A Three Element Quad (plus a 2ele)
Brian Hummerstone, G3HBR
Issue 61, May 1999

I have been hooked on Quads since using them on HF field days many years. ago. From experience, I know that Quads significantly outperform most other aerials in difficult situations such as very low heights or indoors, in lofts etc. There is nothing special about my six-metre quad design but I have spent a fair amount of time tuning it up for maximum gain

.Details of both my home three element quad and my portable quad are at Figure 1 Ė element dimensions relate to their total length, ie the sum of the lengths of the four sides.

All the indications are that the three element is tuned close to the Ďsupergainí point. In fact I think I have gone a little too far and next time I take it down I may try reducing the director to 19' 5" (5.91m).

Construction Notes


G3HBR's quad spiders, made from shelf brackets with bamboo spreaders attached

Shape. Unless there is a compelling reason to do otherwise, it is best to stick to standard square or diamond shaped elements. If there are dimensional constraints in a loft for example, the elements can be mounted as rectangles, either tall and thin or wide and short, within reasonable limits. The vertical sides can be pulled in towards each other, batwing fashion, which can be useful to avoid close spaced (wooden) beams

Quad Arms. These are approximately 4' (1.2m) long, I use garden centre bamboos. Buy 5' or 6' ones and cut off the thin ends. To prevent splitting, they are bound between the joints with a couple of turns of black electrical tape. Weatherproofing is achieved by two or three coats of outdoor quality varnish. (Antique Pine is quite an attractive colour!).

Quad Spiders. If you possess proprietary ones, fine. If not, they can be made from shelf brackets, the smallest, cheapest ones you can find in your DIY store. If you use a square section boom, itís easy to fix the brackets. I use tubular booms and fix the brackets, with just a nut and bolt through the tail hole on each opposite pair of brackets. A self-tapping screw could be used for the front fixing, but I use a few turns of electrical tape secured with a couple turns of garden wire, the ends being tightly twisted together. You may want to use some hose clips for additional security. I have also used back-to-back lengths of aluminium angle (the sort sometimes used for edging worktops) for spiders.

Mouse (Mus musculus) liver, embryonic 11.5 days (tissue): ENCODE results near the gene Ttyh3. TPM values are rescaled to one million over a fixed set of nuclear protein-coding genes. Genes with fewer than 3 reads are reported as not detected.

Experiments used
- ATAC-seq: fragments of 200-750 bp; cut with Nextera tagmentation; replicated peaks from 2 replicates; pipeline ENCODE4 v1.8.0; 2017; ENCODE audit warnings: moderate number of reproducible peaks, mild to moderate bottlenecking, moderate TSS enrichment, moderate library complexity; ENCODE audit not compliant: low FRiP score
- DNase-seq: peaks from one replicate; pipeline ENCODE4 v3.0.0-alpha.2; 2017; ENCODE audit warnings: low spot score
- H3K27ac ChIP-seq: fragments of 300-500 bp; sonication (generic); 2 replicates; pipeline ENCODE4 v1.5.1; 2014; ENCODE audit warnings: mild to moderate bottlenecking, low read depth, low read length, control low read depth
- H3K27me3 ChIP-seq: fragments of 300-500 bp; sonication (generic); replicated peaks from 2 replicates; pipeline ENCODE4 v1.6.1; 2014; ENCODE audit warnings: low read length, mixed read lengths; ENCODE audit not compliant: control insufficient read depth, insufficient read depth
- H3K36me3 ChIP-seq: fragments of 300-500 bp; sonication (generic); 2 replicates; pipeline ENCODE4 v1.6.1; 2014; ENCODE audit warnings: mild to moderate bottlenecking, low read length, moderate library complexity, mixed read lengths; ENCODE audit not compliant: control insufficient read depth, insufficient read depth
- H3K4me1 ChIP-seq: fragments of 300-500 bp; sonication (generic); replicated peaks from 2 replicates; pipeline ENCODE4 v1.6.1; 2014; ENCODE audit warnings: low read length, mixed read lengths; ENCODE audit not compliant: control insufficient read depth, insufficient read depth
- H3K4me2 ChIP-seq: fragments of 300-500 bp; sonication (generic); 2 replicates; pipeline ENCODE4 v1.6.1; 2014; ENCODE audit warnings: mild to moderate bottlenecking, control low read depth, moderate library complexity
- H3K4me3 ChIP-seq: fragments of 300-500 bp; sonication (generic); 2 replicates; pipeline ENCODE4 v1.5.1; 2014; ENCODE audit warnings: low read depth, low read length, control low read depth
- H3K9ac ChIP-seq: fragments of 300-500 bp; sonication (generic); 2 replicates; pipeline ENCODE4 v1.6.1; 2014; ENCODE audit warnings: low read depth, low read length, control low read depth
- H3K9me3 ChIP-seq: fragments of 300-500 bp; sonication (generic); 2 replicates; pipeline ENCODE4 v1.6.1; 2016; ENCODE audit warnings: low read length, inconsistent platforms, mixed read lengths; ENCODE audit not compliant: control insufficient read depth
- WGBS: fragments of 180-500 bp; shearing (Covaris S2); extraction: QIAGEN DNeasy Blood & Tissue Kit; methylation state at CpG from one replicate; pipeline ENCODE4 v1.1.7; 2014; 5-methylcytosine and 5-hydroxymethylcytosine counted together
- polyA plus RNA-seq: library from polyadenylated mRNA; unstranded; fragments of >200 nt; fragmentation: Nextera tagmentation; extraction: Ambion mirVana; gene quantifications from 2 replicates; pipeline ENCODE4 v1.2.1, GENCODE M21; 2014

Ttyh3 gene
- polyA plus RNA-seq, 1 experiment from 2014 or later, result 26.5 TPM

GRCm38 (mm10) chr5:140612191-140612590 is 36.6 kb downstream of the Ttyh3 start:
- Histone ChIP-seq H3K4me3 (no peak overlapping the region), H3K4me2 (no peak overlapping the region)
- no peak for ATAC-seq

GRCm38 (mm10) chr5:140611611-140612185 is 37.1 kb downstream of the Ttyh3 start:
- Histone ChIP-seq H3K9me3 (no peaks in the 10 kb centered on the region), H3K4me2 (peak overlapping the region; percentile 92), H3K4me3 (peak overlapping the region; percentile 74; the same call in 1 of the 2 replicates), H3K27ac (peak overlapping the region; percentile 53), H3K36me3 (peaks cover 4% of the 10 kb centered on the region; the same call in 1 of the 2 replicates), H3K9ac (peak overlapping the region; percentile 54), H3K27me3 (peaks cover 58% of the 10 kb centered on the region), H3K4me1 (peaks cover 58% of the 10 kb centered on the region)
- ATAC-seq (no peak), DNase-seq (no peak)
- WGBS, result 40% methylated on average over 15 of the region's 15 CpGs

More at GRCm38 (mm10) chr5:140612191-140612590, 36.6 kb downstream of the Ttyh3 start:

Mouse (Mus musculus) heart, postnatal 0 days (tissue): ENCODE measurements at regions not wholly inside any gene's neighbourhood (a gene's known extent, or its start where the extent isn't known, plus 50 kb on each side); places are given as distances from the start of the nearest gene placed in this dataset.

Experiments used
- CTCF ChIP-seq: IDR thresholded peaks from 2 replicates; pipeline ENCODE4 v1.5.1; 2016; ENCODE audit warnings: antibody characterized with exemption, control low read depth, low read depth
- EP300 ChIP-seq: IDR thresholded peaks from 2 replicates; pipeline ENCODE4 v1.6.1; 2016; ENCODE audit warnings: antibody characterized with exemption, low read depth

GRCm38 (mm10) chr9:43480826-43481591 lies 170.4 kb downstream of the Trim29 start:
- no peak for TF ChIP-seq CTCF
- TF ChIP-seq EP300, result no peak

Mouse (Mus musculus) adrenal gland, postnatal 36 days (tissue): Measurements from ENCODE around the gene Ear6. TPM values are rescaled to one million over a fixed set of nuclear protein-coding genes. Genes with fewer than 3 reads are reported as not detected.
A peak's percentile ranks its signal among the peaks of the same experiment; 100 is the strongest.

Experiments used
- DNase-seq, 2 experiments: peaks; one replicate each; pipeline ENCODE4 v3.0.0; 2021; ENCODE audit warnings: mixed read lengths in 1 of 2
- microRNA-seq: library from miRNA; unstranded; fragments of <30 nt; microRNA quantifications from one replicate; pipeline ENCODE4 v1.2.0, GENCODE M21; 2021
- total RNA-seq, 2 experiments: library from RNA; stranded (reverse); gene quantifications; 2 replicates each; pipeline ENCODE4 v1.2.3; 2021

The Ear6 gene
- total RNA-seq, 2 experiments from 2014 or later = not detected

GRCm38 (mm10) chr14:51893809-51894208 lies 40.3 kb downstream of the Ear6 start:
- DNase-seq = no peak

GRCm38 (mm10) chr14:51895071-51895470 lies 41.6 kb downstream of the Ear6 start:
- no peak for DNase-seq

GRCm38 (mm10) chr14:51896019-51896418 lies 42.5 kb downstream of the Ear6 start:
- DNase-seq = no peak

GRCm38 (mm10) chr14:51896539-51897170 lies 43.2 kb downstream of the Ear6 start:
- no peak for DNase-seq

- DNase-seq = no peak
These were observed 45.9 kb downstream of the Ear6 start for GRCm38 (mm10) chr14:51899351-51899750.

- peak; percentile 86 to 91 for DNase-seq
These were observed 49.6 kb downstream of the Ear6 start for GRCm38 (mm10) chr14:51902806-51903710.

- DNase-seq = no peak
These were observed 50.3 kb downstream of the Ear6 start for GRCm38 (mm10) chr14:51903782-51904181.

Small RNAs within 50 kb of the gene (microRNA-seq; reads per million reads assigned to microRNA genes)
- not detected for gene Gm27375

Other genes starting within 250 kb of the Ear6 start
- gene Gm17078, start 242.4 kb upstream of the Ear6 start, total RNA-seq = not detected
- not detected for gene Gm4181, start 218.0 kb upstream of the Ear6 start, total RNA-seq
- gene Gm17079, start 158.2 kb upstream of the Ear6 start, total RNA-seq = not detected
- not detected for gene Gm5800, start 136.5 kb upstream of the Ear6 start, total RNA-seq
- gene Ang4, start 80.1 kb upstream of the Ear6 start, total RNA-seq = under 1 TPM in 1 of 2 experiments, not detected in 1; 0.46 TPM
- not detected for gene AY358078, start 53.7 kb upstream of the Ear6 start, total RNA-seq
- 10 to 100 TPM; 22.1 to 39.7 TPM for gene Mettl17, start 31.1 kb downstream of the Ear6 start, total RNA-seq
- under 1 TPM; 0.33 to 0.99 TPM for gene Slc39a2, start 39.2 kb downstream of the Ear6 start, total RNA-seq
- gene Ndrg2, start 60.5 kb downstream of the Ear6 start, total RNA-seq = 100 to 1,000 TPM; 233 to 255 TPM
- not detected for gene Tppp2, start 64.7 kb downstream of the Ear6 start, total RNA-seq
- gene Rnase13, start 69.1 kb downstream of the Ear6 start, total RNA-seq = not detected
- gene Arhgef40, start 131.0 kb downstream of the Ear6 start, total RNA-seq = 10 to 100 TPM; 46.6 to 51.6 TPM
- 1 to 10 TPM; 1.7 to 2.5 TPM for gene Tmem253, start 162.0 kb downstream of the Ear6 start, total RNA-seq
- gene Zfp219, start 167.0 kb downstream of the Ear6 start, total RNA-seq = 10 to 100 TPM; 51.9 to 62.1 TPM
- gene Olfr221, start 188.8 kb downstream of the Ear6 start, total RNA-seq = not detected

Elements. Flexible wire is by far the easiest to handle. I use the lightest stranded copper I can get hold of. To attach the elements, again I use tape and wire. To join the loops, I just overlap the ends and twist them together. This works fine and allows adjustments to be made with ease. Soldered joints can go brittle and snap or develop high resistance although looking OK, but if you feel happier with them, go ahead when you have made your final adjustments.

Matching. Both the two- and three- element quads will match 50 and/or 70 ohm cable without any intermediate devices. I have always used direct feed. A simple centre insulator for the radiator is made of perspex with two brass nuts and bolts to secure the ends of the element and the feeder. The outer of the coax is stripped and braid separated to make this connection so it must be well taped-up to stop water getting in. It is a good idea to run the first inches of feeder uphill. I have added a choke balun in the last few years, I think there is less pick up of computer noises as a result and the outer of the feeder is dead to RF in the shack.

Figure 1. Dimensions for G3HBR's two- and three-element quads

Tuning. A good set of dimensions to start off with is Reflector 21' (6.4m), Radiator 20' (6.1m) and Director 19' (5.8m). Apart from adjusting the radiator for minimum SWR at your favourite frequency you may find this is a good enough quad for you. Itíll certainly give you a better bandwidth than my final dimensions. Anyway, here goes:

Step 1. Adjust radiator for minimum SWR. If tuning up at around 6' (2m) agl as I do, tune at the bottom of the band ie 50.0000001 if possible.

Step 2. Increase length of director an inch or two. Check gain on beacon, local signal and/or reading on field strength meter.

Step 3. Re-check frequency of minimum SWR, adjust radiator as necessary.

Step 4. Reduce length of reflector an inch or two. Check gain on beacon, local signal and/or reading on field strength meter.

Step 5. Go back to Step 1 and repeat the whole process until things start to get worse, then undo the last change.

Step 6. Put the antenna up to its full height and check frequency of minimum SWR. If it has gone too high in frequency, take the antenna down again and lengthen the radiator a little (you should be able to guess how much without too much trouble). I suppose a purist would make proportionate adjustments to the other elements too but I donít think itís worth the effort.

Step 7. Work the DX.

In case you are wondering, I donít use stubs because I find they are a nuisance

Bonus. While you are at it why not add four-metre loops as well? I use the dimensions from the RSGB Communications Handbook ie reflector 173" (4.39m), radiator 165" (4.19m), director 157" (3.99m). Apart from tweaking the radiator for best match at 70.2MHz, I have made no attempt to optimise and it works fine with a little less gain than the six-metre quad and a little better front-to-back ratio.

Footnote. Since writing the above I have taken the three-element quad down, but instead of readjusting it I have replaced it with a 4 element version.

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